30/10/2014 11:20 GMT | Updated 29/12/2014 05:59 GMT

Wave Your Hands and They'll Be Light

As a disabled person, I am very aware of public facilities, and could almost write a thesis about this subject. I often wonder what goes through the mind of someone who is designing a bathroom or restroom for disabled persons. Sometimes I am pleasantly surprised by the careful thought that has been applied, and other times mystified at the lack of understanding and planning. I've come across some toilet doors, heavy as a bank vault and unable to open the door, am left waiting helplessly, not to mention cross legged (figuratively speaking) until someone comes along to open it for me.

Visiting some guests who'd come from abroad, we arrived at their luxury boutique hotel, excited to see them and catch up with each other's news. After a few drinks, I had to find a restroom, or as my aunt would say "I need to powder my nose"! A helpful hotel clerk pointed me in the right direction. I pushed open the door with great ease, in fact I could have used one little finger to open the door, which was a pleasant surprise.

I walked in to find the most stylish, chic and luxurious interior design I have ever seen. The door to the cubical also opened with ease, and as I entered, a light suddenly went on. There was an ample supply of extra toilet rolls and disposable paper seat covers. Highly impressed at this stage with the doors and energy saving light sensors, I thought this restroom had to win first prize for best design.

However I may have been a little too enthusiastic and premature on my rating! The porcelain toilet bowl itself was placed so high, when seated, my feet dangled several inches off the floor, making me feel like a young awkward child. I know I'm short, but I've never seen a toilet positioned quite as high as this before. After sitting a minute or two, the lights suddenly went out! What was my time up already? Did I have to evacuate the cubicle with my jeans around my ankles?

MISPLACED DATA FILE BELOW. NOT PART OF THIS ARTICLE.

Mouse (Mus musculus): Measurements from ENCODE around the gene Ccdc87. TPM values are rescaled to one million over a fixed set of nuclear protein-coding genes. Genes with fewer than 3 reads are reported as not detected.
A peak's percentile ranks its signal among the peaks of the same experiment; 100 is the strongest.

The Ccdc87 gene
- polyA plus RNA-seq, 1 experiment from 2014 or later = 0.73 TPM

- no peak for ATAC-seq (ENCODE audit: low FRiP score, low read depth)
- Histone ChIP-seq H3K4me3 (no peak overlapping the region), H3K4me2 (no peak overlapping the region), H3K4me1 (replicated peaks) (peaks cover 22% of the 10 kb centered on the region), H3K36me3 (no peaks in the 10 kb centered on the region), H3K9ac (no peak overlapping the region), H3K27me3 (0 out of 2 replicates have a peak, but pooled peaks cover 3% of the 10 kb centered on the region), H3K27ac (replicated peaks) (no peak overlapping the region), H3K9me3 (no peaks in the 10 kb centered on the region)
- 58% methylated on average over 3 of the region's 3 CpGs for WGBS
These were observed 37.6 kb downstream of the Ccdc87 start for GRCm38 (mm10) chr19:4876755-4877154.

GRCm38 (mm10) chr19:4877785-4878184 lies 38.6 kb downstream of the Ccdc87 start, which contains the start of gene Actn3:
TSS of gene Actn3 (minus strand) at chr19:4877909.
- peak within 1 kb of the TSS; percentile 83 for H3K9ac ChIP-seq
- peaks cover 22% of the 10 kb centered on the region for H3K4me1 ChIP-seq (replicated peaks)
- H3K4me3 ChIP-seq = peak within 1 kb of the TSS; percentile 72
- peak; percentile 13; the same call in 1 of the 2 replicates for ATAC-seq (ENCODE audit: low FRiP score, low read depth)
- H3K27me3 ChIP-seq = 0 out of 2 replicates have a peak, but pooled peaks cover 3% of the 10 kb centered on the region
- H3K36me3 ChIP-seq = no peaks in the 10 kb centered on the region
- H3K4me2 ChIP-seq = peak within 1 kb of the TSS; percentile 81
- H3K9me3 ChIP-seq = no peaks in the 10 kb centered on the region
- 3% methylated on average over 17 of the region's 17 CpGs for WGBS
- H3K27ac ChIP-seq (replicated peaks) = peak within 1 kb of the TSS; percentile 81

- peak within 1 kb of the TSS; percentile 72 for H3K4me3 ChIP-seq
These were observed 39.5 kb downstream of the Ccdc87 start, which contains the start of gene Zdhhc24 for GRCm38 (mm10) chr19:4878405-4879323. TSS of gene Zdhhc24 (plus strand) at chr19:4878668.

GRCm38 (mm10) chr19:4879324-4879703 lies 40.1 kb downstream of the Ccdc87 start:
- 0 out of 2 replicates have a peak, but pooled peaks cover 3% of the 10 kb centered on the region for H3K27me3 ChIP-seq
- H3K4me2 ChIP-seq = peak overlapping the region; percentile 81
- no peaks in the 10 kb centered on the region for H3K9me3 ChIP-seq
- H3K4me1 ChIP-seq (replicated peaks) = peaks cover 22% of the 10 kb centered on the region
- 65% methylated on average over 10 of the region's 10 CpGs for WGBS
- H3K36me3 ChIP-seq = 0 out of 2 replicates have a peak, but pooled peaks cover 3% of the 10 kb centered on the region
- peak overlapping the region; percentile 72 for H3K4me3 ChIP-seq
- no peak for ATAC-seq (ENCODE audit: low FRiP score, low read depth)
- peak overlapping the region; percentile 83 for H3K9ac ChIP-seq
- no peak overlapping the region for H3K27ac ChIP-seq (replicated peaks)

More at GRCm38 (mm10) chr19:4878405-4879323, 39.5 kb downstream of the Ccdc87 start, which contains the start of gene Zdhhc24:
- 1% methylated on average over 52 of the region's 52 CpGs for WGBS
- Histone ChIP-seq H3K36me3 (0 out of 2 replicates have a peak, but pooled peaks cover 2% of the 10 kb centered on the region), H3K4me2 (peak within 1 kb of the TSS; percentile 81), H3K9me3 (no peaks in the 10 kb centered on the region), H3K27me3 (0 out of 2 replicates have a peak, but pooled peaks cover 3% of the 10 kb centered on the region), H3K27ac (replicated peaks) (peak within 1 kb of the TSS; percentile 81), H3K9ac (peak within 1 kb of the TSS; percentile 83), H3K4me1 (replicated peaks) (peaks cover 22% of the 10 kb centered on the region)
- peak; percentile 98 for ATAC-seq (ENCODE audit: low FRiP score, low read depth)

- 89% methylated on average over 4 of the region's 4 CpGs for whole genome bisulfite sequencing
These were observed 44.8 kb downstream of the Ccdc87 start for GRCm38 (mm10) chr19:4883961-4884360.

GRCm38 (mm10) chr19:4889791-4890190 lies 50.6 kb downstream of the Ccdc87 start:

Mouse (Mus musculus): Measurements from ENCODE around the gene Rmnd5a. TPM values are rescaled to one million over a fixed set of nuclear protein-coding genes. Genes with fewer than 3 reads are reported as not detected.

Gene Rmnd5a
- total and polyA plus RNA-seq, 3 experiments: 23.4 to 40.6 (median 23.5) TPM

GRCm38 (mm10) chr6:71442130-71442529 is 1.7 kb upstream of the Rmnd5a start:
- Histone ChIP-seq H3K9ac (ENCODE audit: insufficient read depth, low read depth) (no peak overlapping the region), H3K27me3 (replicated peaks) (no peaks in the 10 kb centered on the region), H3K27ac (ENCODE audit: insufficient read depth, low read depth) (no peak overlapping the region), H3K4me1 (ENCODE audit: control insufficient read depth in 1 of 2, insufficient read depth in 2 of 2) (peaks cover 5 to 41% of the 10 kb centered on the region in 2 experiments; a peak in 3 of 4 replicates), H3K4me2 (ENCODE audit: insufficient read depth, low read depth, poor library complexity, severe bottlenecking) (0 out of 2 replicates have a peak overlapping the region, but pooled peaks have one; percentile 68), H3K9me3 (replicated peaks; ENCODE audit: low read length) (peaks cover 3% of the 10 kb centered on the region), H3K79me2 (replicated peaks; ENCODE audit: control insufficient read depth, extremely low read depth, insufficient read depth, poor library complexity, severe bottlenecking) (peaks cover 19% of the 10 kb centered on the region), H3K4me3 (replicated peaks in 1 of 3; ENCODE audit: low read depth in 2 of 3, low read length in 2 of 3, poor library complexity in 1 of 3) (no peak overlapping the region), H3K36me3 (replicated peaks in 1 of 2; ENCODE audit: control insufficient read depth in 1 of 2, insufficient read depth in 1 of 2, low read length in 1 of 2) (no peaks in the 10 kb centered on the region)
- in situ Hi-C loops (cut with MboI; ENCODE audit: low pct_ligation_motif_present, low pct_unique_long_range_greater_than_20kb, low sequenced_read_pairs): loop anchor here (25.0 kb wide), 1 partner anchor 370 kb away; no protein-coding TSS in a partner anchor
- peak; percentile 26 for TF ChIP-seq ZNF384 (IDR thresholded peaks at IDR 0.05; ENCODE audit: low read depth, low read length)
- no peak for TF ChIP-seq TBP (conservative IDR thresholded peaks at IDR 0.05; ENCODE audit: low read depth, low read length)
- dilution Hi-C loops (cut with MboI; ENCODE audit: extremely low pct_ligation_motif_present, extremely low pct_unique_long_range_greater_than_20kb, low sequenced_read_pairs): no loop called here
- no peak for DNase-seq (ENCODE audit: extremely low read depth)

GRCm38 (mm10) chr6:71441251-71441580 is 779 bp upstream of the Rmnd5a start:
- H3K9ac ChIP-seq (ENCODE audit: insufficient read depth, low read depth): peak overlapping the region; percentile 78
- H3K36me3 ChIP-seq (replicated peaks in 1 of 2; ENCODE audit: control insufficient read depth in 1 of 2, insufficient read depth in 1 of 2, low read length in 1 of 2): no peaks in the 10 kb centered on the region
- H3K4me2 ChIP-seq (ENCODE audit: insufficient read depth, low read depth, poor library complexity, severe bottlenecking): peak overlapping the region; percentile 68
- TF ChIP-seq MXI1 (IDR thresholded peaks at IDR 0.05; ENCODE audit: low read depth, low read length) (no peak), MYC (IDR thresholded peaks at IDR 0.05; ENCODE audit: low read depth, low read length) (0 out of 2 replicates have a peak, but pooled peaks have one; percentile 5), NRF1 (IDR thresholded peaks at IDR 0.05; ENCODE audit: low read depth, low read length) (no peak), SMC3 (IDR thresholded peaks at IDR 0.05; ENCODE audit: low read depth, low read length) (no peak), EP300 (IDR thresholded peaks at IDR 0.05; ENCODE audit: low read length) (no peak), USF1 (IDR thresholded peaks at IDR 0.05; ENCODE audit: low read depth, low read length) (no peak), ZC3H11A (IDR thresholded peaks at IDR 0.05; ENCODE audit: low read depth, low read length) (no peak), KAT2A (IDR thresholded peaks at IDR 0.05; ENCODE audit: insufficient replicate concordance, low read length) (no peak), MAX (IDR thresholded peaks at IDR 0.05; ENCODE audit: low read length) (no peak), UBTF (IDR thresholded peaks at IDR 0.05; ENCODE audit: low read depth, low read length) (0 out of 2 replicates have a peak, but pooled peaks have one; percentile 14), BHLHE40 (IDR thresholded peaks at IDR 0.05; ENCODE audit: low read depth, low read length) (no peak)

Knowing sensors were inside the cubicle, which had initially turned the light on, I threw my arms up into the air and waved them around. Sure enough the light came on again. This would not do for gentlemen who like to leisurely read a newspaper, showing us ladies they can multi-task too (but let's not go there!). After another minute, the light annoyingly went off once more, but now getting the hang of this new-fangled light sensor, I immediately repeated the performance by waving my arms about wildly, while my feet flayed back and forth. What a sight I must have looked -dignified? I think not!

However this was a minor inconvenience, and I'll overlook the fact that we're not all tall enough to play basketball, for a large portion of the population, like yours truly, are short. To top off this state of the art facility, needless to say there was a sensor on the wash basin's water tap, and another sensor for the soap dispenser. As if this was not enough, the paper towels were also operated by a sensor, spewing forth a paper towel with one wave of the hand. If one paper towel was not enough, you just had to wave your hand and another was ejected immediately.

All these sensors began to make me think what one could integrate into one's home, to make life easier for a disabled person. Technology is moving at such a fast pace, before long these systems (available in smart houses) will become an integral part of a home.